If you think Lucky Charms Frosted Flakes Cereal is some kind of epic Marvel/DC-like crossover between General Mills and Kellogg’s, hold your horseshoes, hearts, stars, clovers, blue moons, rainbows, and balloons.
With its blue box, “FROSTED FLAKES” in all caps lettering, and Lucky the Leprechaun sliding down a rainbow, it appears as if the two companies put down their spoons and bowls to come together. But that’s not the case and I imagine pigs will fly, hell will freeze over, and all cockroaches on Earth will die before that ever happens.
Instead, Lucky Charms Frosted Flakes Cereal looks as if Lucky Charms’ marshmallows have been paired with some generic version of Frosted Flakes with a name like Frosty Flakes, Frosting Flakes, Flakes with Frosting, Frosting Coated Flakes, Flakes Frosted, Frosted Corn Flakes, Corn Flakes with Frosting, Frosting Coated Corn Flakes, Corn Flakes Frosted, and I Can’t Believe It’s Corn Flakes with Frosting.
The flakes in this cereal have a different shape, are smaller, less frosted, and less sweet, making them not as good as Kellogg’s version. But the generic-looking frosted corn flakes are sweeter, crunchier, and all-around better tasting than the oat cereal pieces in regular Lucky Charms.
Now, I’ve said on numerous occasions that Lucky Charms is a favorite. But Lucky Charms Frosted Flakes has made me question that. The new cereal is crunchier, more sweet tooth-satisfying, and it’s helped me realize the magic in Lucky Charms is the ability to make us eat mediocre lightly sweetened oat cereal we would never eat without marshmallows.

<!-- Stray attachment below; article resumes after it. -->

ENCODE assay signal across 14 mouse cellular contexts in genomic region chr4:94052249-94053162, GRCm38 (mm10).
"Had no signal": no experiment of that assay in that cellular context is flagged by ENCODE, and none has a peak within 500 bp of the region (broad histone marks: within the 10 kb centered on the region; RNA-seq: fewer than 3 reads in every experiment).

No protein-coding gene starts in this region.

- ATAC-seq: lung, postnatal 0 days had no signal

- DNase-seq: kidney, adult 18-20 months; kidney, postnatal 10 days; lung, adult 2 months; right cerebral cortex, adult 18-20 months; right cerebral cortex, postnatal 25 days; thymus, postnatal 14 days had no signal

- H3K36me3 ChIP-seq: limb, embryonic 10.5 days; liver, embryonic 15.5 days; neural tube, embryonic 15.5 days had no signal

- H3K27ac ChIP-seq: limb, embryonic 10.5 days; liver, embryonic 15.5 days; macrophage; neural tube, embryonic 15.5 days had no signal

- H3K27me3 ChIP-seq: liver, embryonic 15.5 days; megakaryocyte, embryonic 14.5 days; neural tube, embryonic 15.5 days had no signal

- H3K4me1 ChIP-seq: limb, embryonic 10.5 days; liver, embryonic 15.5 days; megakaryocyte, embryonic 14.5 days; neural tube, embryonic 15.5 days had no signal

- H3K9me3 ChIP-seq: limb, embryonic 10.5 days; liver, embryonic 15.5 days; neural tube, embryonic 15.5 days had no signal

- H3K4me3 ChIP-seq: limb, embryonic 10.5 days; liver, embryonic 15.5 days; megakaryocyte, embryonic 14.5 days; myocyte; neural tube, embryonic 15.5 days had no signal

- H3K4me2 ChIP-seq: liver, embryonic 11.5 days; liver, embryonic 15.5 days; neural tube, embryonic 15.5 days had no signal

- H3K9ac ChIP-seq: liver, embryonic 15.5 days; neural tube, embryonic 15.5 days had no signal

Let me put it this way, after experiencing Lucky Charms Frosted Flakes, I wouldn’t buy a box of only Lucky Charms’ oat cereal unless I desperately needed horse feed. But I would buy a box of these generic frosted flakes. They improve the classic cereal and seem to stay crunchy longer in milk than the oat pieces.
But, even though I feel this cereal is better, it’s also kind of a letdown. If there was no such thing as Kellogg’s Frosted Flakes, which, again, is superior, this might’ve been gr-r-reater than gr-r-reat. But since Kellogg’s Frosted Flakes does exist because we aren’t living in Cereal Earth Dimension Y, I know this could’ve been even better.
Some of you might be saying, “Well then, there’s Kellogg’s Frosted Flakes with Marshmallows.” That’s true, but, unfortunately, that suffers from being the opposite of this cereal. Frosted Flakes are great, but the marshmallows are mediocre. Some may say sugar is sugar, but Lucky Charms’ marbits are better for whatever reason. #magic?
Overall, if General Mills decided to do something drastic and make Lucky Charms Frosted Flakes Cereal THE regular Lucky Charms, I’d be all for it.
(Nutrition Facts – 3/4 cup without milk – 120 calories, 5 calories from fat, 0.5 grams of fat, 0 grams of saturated fat, 0 milligrams of cholesterol, 170 milligrams of sodium, 55 milligrams of potassium, 27 grams of carbohydrates, 1 gram of fiber, 10 grams of sugar, 15 grams of other carbohydrates, and 1 gram of protein.)
Purchased Price: $4.57
Size: 20.9 oz. box
Purchased at: Walmart
Rating: 8 out of 10
Pros: Better tasting, sweeter, and crunchier than regular Lucky Charms. Corn flakes seem to maintain their crunchiness better than the oat pieces.
Cons: Not a collaboration between Kellogg’s and General Mills. Using Kellogg’s Frosted Flakes would’ve made this epic. Makes me question how good Lucky Charms is.